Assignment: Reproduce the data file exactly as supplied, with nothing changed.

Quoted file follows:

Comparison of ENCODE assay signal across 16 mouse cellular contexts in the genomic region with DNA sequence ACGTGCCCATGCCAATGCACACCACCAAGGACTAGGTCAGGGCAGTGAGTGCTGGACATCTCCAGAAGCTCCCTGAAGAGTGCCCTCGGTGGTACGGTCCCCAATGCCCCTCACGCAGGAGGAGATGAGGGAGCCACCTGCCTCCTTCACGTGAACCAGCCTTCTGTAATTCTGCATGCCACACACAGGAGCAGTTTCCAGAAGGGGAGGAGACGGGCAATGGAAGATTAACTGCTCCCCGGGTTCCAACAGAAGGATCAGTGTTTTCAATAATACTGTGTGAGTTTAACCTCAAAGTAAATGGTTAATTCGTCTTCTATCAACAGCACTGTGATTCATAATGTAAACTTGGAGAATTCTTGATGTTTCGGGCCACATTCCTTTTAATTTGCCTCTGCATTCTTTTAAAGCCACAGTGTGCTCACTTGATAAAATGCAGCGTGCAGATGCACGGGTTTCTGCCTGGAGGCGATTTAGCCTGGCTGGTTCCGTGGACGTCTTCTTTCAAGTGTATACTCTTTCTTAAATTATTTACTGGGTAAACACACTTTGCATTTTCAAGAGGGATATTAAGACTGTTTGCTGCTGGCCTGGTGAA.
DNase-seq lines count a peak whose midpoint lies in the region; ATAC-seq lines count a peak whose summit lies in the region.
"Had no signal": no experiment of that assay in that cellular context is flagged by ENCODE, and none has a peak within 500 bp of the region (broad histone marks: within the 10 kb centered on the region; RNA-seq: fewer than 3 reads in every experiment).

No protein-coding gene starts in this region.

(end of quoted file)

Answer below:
Comparison of ENCODE assay signal across 16 mouse cellular contexts in the genomic region with DNA sequence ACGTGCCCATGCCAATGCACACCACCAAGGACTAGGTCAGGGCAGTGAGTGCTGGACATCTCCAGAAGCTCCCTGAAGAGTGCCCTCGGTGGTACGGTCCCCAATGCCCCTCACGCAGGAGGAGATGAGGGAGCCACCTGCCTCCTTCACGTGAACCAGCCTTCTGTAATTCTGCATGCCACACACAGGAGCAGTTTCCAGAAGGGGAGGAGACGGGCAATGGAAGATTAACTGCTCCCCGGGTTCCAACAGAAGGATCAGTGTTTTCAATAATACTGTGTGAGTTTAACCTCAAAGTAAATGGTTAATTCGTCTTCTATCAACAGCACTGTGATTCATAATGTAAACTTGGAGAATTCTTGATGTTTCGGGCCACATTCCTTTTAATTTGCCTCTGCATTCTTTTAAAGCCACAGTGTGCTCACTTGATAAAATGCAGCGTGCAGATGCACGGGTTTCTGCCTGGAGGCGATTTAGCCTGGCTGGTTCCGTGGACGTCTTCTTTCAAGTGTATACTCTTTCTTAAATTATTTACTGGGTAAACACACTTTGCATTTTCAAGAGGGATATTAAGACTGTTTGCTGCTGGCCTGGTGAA.
DNase-seq lines count a peak whose midpoint lies in the region; ATAC-seq lines count a peak whose summit lies in the region.
"Had no signal": no experiment of that assay in that cellular context is flagged by ENCODE, and none has a peak within 500 bp of the region (broad histone marks: within the 10 kb centered on the region; RNA-seq: fewer than 3 reads in every experiment).

No protein-coding gene starts in this region.